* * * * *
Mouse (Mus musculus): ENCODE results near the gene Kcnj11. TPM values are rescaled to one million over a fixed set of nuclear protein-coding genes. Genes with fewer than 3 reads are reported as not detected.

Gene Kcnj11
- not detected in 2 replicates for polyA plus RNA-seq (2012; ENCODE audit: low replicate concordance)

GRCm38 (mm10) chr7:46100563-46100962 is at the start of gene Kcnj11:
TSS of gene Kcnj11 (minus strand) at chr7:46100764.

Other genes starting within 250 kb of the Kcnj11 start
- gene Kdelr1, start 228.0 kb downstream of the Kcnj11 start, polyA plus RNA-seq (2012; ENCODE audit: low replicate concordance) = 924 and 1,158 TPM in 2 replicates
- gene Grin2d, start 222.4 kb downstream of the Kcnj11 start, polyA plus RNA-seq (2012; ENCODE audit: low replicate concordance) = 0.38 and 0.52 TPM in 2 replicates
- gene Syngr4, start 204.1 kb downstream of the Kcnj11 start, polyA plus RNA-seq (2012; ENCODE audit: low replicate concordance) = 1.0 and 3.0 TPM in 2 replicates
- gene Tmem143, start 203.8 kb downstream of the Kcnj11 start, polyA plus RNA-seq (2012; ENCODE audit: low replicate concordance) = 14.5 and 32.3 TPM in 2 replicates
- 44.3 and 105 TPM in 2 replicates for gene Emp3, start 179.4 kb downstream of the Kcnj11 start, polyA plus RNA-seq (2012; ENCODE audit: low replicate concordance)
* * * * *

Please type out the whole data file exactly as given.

Mouse (Mus musculus): ENCODE results near the gene Kcnj11. TPM values are rescaled to one million over a fixed set of nuclear protein-coding genes. Genes with fewer than 3 reads are reported as not detected.

Gene Kcnj11
- not detected in 2 replicates for polyA plus RNA-seq (2012; ENCODE audit: low replicate concordance)

GRCm38 (mm10) chr7:46100563-46100962 is at the start of gene Kcnj11:
TSS of gene Kcnj11 (minus strand) at chr7:46100764.

Other genes starting within 250 kb of the Kcnj11 start
- gene Kdelr1, start 228.0 kb downstream of the Kcnj11 start, polyA plus RNA-seq (2012; ENCODE audit: low replicate concordance) = 924 and 1,158 TPM in 2 replicates
- gene Grin2d, start 222.4 kb downstream of the Kcnj11 start, polyA plus RNA-seq (2012; ENCODE audit: low replicate concordance) = 0.38 and 0.52 TPM in 2 replicates
- gene Syngr4, start 204.1 kb downstream of the Kcnj11 start, polyA plus RNA-seq (2012; ENCODE audit: low replicate concordance) = 1.0 and 3.0 TPM in 2 replicates
- gene Tmem143, start 203.8 kb downstream of the Kcnj11 start, polyA plus RNA-seq (2012; ENCODE audit: low replicate concordance) = 14.5 and 32.3 TPM in 2 replicates
- 44.3 and 105 TPM in 2 replicates for gene Emp3, start 179.4 kb downstream of the Kcnj11 start, polyA plus RNA-seq (2012; ENCODE audit: low replicate concordance)